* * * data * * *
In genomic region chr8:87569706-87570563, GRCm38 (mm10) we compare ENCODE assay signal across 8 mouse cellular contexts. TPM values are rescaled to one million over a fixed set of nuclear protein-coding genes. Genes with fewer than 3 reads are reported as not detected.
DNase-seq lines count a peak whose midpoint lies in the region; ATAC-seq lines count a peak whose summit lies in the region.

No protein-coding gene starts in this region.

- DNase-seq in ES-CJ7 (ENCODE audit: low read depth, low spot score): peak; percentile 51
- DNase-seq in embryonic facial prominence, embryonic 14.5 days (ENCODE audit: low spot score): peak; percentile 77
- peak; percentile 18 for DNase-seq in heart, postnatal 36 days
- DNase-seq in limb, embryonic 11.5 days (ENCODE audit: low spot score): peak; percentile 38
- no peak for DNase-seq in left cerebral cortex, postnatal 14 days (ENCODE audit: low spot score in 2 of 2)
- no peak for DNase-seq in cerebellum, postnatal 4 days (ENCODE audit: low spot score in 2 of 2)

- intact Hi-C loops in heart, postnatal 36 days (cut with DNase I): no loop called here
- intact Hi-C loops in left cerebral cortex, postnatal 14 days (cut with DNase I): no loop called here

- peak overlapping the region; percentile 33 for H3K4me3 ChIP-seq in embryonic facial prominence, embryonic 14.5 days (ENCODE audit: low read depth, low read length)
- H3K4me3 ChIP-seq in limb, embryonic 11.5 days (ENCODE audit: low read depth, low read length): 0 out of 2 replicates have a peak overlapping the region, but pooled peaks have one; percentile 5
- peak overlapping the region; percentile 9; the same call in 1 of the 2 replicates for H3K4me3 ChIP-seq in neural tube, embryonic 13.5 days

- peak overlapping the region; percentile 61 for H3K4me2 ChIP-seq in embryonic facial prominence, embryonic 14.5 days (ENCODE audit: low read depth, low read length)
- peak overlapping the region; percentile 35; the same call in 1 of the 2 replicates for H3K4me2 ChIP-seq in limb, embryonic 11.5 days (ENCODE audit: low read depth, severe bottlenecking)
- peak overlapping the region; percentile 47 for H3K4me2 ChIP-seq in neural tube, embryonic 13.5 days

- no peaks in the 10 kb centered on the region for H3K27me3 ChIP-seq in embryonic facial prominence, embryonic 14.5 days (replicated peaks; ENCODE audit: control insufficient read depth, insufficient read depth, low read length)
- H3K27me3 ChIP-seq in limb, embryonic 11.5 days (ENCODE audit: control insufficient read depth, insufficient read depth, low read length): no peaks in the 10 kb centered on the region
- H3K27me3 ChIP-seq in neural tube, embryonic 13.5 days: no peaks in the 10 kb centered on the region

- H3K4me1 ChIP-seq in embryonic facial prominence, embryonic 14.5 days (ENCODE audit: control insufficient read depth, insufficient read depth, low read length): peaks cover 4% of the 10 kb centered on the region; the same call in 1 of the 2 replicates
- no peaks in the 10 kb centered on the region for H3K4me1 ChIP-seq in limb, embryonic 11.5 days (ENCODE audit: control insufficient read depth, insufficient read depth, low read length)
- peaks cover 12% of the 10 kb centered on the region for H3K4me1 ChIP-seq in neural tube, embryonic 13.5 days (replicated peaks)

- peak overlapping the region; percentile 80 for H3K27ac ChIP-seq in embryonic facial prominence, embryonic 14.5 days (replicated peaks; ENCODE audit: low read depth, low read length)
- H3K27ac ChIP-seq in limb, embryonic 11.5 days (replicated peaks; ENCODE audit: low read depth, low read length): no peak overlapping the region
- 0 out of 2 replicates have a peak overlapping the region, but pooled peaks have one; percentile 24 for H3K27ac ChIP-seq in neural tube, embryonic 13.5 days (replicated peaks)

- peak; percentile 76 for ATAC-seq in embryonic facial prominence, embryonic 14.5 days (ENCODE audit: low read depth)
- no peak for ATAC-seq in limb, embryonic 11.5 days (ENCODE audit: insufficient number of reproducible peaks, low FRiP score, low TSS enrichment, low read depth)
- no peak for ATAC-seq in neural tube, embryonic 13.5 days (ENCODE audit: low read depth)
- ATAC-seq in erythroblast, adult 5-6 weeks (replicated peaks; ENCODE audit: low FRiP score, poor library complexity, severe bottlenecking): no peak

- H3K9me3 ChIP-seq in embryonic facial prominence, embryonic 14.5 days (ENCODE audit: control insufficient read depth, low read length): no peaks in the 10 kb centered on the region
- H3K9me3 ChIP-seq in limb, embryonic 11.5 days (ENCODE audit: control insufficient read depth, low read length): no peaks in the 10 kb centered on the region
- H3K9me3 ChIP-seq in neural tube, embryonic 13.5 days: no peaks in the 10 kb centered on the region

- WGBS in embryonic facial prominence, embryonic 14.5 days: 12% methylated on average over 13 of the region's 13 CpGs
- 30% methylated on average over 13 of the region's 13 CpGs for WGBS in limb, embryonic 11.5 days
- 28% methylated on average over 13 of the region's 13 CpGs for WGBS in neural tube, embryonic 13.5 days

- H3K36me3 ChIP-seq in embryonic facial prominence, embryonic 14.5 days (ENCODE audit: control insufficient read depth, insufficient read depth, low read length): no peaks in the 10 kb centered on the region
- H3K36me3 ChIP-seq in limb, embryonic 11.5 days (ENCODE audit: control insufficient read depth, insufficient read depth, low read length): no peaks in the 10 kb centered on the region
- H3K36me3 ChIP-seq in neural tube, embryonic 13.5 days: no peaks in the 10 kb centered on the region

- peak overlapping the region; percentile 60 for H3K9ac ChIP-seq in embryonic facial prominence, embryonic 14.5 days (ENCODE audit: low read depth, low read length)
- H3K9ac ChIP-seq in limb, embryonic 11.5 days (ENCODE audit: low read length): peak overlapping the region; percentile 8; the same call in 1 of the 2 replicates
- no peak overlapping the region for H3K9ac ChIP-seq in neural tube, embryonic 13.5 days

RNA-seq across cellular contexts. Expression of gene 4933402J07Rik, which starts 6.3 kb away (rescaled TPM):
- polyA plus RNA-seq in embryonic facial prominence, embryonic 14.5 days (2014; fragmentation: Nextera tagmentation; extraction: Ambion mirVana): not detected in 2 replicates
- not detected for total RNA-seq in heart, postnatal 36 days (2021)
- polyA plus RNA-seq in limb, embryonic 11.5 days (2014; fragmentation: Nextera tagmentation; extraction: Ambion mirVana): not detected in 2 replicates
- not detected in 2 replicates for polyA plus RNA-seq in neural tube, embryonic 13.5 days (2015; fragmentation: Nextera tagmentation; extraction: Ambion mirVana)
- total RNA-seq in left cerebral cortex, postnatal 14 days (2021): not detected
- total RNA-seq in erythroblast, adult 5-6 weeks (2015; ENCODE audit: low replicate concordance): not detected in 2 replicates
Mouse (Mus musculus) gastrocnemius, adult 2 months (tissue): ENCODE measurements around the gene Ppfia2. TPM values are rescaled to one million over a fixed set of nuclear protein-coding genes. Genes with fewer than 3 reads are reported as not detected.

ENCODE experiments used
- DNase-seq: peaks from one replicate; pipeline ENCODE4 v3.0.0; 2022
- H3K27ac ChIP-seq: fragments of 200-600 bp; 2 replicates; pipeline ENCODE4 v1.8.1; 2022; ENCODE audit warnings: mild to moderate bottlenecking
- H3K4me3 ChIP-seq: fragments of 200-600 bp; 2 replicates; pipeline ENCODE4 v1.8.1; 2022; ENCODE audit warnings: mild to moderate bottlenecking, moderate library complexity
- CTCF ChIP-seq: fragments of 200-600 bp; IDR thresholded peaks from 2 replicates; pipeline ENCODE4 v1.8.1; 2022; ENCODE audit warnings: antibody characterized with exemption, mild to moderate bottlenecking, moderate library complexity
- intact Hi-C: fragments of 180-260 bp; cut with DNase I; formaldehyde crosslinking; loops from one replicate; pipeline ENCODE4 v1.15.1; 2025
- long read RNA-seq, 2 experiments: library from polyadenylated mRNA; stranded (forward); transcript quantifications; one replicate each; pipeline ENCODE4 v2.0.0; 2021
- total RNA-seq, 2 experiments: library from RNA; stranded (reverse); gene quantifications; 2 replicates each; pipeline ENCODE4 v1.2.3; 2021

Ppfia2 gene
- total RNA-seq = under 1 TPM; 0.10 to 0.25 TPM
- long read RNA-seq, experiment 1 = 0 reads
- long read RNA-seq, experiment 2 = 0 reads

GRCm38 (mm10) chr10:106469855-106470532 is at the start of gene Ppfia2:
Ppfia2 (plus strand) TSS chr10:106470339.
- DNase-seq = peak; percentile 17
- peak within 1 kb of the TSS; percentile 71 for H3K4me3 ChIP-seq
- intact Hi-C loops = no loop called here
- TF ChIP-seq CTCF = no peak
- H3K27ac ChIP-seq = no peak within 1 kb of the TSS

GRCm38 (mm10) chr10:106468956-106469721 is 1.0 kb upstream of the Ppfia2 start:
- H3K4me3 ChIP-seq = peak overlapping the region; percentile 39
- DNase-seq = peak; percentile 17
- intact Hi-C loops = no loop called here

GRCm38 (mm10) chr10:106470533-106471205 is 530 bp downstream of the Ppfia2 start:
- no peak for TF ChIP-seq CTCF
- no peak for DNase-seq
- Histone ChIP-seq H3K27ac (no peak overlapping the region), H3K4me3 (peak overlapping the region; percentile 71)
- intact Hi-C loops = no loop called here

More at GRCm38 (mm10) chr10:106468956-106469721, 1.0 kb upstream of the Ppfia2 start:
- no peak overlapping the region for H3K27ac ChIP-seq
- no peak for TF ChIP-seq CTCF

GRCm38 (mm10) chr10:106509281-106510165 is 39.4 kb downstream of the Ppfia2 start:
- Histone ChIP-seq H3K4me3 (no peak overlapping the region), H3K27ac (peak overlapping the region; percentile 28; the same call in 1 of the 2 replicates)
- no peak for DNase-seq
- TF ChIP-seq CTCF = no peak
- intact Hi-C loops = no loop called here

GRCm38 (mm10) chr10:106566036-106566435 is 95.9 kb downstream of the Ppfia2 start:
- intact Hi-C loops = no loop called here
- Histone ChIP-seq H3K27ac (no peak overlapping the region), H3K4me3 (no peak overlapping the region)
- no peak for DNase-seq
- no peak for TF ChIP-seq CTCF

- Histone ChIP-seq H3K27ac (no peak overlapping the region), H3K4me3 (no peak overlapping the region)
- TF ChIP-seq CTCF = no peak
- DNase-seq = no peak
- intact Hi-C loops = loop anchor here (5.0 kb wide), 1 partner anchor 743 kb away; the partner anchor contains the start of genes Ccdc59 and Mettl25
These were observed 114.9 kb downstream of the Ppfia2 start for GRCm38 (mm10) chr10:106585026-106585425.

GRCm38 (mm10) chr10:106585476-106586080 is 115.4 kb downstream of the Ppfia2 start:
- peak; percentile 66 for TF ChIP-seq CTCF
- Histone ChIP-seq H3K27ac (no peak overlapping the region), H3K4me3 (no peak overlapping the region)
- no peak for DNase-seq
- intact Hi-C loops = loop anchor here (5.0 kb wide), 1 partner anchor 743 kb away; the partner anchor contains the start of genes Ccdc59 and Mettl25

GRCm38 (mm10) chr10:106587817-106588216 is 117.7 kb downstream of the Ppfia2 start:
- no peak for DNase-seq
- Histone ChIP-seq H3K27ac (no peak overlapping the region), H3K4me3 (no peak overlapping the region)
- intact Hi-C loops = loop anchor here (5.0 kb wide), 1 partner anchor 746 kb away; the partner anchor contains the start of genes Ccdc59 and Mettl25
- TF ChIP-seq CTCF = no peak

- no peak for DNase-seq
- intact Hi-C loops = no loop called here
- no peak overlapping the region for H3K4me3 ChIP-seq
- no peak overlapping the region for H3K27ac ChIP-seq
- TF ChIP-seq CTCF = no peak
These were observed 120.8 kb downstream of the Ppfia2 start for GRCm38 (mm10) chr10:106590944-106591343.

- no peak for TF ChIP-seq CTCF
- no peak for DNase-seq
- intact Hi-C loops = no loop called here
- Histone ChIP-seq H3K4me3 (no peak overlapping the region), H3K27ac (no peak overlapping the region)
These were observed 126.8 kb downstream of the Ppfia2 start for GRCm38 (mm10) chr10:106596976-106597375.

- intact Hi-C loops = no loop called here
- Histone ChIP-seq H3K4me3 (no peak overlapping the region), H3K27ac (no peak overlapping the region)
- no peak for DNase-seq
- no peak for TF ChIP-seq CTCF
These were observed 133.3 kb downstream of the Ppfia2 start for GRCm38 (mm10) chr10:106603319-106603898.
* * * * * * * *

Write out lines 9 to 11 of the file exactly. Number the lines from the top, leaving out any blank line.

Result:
- no peak for DNase-seq in cerebellum, postnatal 4 days (ENCODE audit: low spot score in 2 of 2)

- intact Hi-C loops in heart, postnatal 36 days (cut with DNase I): no loop called here
- intact Hi-C loops in left cerebral cortex, postnatal 14 days (cut with DNase I): no loop called here